Food Swap Update and Exciting Developments
Thank you for all your supportive emails over the last few months as we’ve been living swap-free due to our conversations with the Department of Health and Department of Agriculture (learn more about that here and here). We’ve been, as one might say, in a bit of a pickle – albeit it a really good homemade one.We miss seeing your smiling faces and tasting your marvelous foods. Most of all, we miss the warm feeling of community and friendship. Your questions and comments have shown us that you are truly committed to our community and the idea behind this event. If you’ve sent an email or commented on the blog and didn’t get a response, please rest assured your message did not go ignored! We have been working with our contacts within the city and state to get clarification on a number of issues, and until recently, were struggling to find a clear direction. All of this in addition, of course, to our full-time jobs, busy schedules, and other commitments. Yikes!
Our contacts at the city and state have told us that one of the primary issues at hand is the way that state statutes define a sale. According to their interpretation of state statute, exchange and bartering, according to state statute, is a form of sale. In their view, that could mean a transaction at one of our swaps needs to be regulated the same way as if it were a cash transaction for a product. Because of this, they believe we are technically required to abide by all laws and regulations dealing with the sale of food.So, what about the Pickle Bill? Doesn’t it protect us, you ask? This is one of the most common pieces of feedback we have received over last few months. The “Pickle Bill” (M.S. Chapter 28A.15 Subd.10) is a piece of state legislation that allows the limited sale of certain home-processed and home-canned foods. If you’re not familiar with it, here’s a easy fact sheet.
Unfortunately, according to the Department of Health and Department of Agriculture, this bill doesn’t exactly apply to our situation and offers us little to no protection. Additionally, even if we were to abide by the rules of the Pickle Bill, it would likely drastically limit the types of products that we would be able to exchange (see the fact sheet for further details). It would also require that participants clearly label all their foods and pH test everything. And, regulatory authorities could still request proof of pH results and recipes. Mandy, A-K, and I have no interest in wading through this kind of regulation in order hold these events and exchange our lovingly produced food items with each other. That level of government regulation stands in polar opposition to the kind of empowerment that we hope to instill in our community.
We miss the food swaps dearly. And certainly, we could continue to hold swaps in private locations. However, our organization group is now very much in the public eye. We’re trying to keep a good rapport with city and state regulatory bodies, and because of this, we are still choosing to postpone food swaps until further notice.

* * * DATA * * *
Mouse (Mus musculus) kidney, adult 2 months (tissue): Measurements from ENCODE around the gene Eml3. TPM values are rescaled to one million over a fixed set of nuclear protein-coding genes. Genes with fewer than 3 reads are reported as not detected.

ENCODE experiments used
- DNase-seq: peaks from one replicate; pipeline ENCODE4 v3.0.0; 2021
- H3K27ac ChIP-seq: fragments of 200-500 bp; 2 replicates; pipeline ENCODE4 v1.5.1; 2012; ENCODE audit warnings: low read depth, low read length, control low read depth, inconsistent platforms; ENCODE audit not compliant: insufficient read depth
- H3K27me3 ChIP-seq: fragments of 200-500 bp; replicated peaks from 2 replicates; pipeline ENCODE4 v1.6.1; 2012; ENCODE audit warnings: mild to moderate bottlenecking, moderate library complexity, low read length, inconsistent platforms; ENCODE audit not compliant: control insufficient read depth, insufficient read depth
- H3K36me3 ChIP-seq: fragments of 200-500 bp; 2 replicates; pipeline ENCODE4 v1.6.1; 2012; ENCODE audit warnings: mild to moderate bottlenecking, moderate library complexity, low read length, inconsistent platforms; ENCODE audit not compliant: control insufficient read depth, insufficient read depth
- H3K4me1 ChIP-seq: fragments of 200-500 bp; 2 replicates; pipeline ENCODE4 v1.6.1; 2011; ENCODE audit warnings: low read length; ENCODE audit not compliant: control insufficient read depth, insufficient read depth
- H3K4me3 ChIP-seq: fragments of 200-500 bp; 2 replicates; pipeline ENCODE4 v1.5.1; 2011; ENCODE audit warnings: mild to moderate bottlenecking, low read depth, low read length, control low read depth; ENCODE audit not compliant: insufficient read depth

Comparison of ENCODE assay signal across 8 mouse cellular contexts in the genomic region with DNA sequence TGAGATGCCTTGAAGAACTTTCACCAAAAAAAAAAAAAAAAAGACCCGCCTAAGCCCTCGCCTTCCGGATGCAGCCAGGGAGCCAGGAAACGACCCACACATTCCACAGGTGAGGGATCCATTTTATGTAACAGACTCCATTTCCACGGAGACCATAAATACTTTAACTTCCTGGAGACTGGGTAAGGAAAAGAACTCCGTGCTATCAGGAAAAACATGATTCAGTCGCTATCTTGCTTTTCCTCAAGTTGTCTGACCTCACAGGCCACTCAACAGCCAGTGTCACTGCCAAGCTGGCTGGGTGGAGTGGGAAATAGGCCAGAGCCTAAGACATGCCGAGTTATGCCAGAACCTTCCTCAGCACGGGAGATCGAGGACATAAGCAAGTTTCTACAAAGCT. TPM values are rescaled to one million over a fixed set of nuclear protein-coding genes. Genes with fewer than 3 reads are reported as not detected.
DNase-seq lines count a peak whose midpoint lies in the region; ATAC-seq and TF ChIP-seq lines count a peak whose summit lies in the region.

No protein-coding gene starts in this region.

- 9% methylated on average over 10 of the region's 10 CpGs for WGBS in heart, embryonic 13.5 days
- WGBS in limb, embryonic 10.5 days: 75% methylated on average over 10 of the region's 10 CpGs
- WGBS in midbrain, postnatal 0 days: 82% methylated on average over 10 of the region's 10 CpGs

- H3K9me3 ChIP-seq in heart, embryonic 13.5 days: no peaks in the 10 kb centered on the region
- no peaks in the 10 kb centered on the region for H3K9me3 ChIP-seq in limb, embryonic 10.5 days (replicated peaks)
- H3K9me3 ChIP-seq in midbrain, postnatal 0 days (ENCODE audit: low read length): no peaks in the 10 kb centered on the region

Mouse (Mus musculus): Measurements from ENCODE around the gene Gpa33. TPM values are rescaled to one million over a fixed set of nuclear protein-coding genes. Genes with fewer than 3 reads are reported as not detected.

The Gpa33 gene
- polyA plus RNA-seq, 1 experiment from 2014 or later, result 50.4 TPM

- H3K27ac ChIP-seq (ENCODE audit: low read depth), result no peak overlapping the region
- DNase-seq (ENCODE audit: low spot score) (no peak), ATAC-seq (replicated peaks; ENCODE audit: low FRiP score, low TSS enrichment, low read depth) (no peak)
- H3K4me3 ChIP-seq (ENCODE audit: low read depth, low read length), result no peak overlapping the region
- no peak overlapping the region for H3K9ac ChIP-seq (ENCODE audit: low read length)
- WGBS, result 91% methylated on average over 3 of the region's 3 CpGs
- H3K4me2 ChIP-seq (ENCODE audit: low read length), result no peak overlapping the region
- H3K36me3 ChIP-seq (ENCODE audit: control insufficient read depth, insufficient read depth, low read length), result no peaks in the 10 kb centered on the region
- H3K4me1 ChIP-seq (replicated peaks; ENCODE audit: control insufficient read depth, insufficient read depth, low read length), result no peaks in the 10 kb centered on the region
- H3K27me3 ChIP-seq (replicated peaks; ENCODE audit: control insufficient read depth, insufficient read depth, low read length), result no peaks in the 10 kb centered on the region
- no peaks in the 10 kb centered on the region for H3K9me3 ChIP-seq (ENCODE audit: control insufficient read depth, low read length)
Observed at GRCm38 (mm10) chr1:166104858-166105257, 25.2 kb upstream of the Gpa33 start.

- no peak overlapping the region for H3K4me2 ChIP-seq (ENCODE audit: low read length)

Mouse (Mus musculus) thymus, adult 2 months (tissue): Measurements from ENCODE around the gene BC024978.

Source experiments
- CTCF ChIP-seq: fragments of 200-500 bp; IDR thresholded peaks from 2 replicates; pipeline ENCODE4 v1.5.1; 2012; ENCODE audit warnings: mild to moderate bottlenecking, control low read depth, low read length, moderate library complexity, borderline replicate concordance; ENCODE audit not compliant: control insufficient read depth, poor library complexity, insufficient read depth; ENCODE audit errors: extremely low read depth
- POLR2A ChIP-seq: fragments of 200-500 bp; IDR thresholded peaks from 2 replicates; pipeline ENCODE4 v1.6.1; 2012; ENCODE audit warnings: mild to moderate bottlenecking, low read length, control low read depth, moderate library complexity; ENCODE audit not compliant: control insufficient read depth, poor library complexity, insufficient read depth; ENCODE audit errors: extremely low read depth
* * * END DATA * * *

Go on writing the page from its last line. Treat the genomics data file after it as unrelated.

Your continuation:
Given our organization’s visibility, we don’t want to share our plans and ideas here about how we hope to handle this until we have a clearly defined action plan. Within the next month, we should have a clear, definitive path and be able to cut through the vague discussion of this issue. At that point, we’ll be very excited to partner with as many of you as are interested in creating and supporting an action plan.
In the meantime, we want to keep our community engaged. We are passionate about using food as a means to bring people together and create dialogue. Thus, A-K, Mandy, and I are working on an event called FoodTalks, to kick off in late March. FoodTalks will feature a potluck-style meal and a series of short talks given by attendees about a variety of food-centered topics. Share a story about a traditional family recipe. Discuss issues of food access in your neighborhood. Talk people through what to look for when buying a new knife. Share your experience with going gluten-free. The options are endless! We are imagining that each FoodTalks event will have 5-6 presenters, with talks lasting 5-10 minutes in length.
Talking about food while eating food with like-minded folks. Is there anything better?
Mandy, A-K, and I are currently pinning down the final details of the first event, and will share information as soon as it is available in regards to registration and how to sign up to give a talk. Until then, hold tight and brainstorm ideas. We are feeling really positive about the future of the MPLS Swappers, and will let you know when we are ready to engage you in this process.Thanks for your continued enthusiasm and support, and stay tuned!